The leaf litter is something else. Every Monday morning since June began, we are clearing the meadow downstream of Lindbergh.

Every day makes the opening more inviting.

On the first Monday, the neighbors in Lindridge Martin Manor came to weed the weed garden. (Love that idea.Weed the Weeds.) Together they won a fat grant from Atlanta's Love Your Block program, and spent it on critical milkweed, the host plant required to entice monarch butterflies to return. Now we get to keep the kudzu and honeysuckle from eating the new milkweed plants. 
On the second Monday, Whole Foods Briarcliff led by manager Marisol Maldonado poured and Mark Lawrence raked mulch to define the walking trails around the oval.
The third Monday Georgia Conservancy brought Johanna McCrehan and Monica Thornton plus a half dozen other people to yank vines. 

Two blue herons flew above us as we worked.

Johanna McCreahan & Leah Barnett make Ga. Conservancy greener.

Johanna McCreahan & Leah Barnett make Ga. Conservancy greener.

The fourth Monday belonged to Boy Scout Kai Mehra, his mom Lisa Ohno and neighborhood president Carey Sherrell. Barb Tucker led the vine pulling from trees bowed over with the weight of seasons of invasive vine growth.
Every week I worry we will need to borrow the watering pump and hose offered by Park Pride. Every week I wonder where we'll get the extra volunteer in case we need it to get the hose to the creek, the gas in the pump, and the heavy lifting to move it around to our baby plantings. 
On Saturday or Sunday, when it rains, I breathe relief. We will need to water one day. But not this Monday. 
July is seething hot. August is always a challenge. But then there's September, and the gorgeous October in Atlanta is in view.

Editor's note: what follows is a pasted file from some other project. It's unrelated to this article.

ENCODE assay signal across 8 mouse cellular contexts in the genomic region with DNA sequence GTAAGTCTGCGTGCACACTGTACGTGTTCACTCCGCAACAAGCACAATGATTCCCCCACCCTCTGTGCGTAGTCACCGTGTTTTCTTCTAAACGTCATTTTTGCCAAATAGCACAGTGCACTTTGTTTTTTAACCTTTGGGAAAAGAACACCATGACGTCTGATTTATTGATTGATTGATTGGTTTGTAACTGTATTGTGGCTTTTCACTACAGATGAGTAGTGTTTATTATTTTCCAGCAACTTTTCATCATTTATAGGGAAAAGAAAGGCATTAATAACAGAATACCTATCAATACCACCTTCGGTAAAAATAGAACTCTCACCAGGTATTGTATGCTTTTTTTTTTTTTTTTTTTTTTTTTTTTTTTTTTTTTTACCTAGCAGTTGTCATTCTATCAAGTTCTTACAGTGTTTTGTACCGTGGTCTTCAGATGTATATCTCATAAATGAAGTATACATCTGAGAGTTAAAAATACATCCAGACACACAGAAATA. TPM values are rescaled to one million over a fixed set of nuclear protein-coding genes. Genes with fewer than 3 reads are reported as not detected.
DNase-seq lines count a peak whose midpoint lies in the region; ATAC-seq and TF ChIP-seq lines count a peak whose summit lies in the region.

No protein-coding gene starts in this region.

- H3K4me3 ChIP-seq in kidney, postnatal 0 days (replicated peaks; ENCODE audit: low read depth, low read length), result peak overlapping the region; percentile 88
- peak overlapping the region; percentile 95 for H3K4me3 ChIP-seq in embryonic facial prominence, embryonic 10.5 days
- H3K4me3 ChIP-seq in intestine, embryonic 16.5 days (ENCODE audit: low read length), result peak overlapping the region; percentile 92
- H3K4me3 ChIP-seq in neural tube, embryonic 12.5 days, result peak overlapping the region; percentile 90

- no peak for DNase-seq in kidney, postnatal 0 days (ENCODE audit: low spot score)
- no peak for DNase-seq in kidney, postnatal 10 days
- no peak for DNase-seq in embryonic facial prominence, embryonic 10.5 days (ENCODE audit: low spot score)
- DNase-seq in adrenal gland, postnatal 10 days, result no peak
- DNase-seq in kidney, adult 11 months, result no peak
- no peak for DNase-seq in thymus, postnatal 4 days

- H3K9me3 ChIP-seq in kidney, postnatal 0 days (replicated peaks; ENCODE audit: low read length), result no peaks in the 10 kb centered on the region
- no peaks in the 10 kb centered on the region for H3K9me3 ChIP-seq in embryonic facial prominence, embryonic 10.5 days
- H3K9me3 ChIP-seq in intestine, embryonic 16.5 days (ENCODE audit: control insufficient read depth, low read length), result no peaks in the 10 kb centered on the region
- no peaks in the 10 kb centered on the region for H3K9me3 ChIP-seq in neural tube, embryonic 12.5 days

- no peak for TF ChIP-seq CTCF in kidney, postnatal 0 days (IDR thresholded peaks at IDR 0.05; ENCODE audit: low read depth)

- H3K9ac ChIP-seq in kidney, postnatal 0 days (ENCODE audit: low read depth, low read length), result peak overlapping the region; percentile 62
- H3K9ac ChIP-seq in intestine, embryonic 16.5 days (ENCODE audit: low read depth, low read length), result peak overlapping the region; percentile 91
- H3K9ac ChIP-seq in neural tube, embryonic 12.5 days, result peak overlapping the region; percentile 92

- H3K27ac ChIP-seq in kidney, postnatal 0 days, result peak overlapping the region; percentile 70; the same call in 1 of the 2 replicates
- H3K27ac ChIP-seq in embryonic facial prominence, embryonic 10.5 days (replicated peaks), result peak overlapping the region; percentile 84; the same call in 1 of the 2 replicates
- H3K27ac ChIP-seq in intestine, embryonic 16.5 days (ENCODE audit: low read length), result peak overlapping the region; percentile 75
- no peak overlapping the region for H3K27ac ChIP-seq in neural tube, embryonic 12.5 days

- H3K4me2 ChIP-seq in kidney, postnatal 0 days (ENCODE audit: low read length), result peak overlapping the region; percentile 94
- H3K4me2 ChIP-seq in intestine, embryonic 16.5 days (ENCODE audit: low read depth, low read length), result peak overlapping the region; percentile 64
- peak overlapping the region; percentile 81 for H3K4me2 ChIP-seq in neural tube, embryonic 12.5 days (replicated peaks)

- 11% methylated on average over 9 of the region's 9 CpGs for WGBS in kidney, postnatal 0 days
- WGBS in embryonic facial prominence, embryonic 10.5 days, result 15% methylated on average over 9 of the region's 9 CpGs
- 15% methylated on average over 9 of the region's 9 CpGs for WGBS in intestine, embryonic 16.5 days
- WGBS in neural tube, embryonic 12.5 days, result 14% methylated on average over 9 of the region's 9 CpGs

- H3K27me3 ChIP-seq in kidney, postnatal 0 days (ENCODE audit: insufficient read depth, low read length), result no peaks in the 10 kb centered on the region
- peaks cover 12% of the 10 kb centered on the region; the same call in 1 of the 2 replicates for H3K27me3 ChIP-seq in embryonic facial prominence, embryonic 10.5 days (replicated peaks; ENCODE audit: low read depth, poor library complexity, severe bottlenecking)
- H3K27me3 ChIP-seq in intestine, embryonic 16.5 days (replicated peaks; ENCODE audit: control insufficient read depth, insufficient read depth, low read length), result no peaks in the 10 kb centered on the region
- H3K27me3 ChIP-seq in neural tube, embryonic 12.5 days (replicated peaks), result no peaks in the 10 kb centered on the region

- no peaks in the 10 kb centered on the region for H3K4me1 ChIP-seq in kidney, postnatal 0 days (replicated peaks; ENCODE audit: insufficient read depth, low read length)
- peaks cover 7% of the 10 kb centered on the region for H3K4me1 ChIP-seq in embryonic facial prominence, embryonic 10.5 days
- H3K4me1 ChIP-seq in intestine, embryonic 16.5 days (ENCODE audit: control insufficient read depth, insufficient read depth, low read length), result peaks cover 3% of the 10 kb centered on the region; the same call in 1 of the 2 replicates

We are building a nest of committed volunteers caring for the creek and the trail. Maybe not so much the strawberry cigarillos.

--- Sally Sears

Who is Home at the Confluence?

Tamara Johnson is finding all kinds of surprising wildlife in the creek. She's an Atlanta born scientist with the US Fish & Wildlife Service. Monthly, she and science students including Gabby Griffin are researching which species and how many are able to thrive in the urban waters.

Long-neglected urban waterways like the South and North Forks of Peachtree Creek are often assumed to be lifeless. But new interest by biologists looking at restoring city creeks means Tamara's work has important potential. Sampling and documenting what wildlife is already here will offer a base line of populations to against which progress in restoring more life can be measured.

This white tuberculed crayfish seems happy and healthy.

This white tuberculed crayfish seems happy and healthy.

What's Next?

Thanks for generous volunteers supporting the South Fork trails this summer.  We are planning regular workdays every Monday , 9 a.m. to N oon,  now through the growing season in October.

It's exciting to see so many people helping crate a new urban meadow for pollinating birds and bees along the creek at Lindbergh.  

The jobs include mulching, trimming tree branches, pulling vines, installing signs and other light-and medium-weight tasks. 

Neighbors in the Lindridge Martin Manor Association agreed to volunteer on the first Monday of every month.

Whole Foods Briarcliff is already engaged for the second Mondays.

The Georgia Conservancy volunteers will be up to their elbows on the third Mondays.

The Fourth Mondays and the two fifth Mondays will see other neighborhoods and organizations working hard to keep the trails attractive, walkable and sustained.  

See the pics on our South Fork Facebook page. Join us and let us put your picture there, too!

Posted on July 29, 2015 .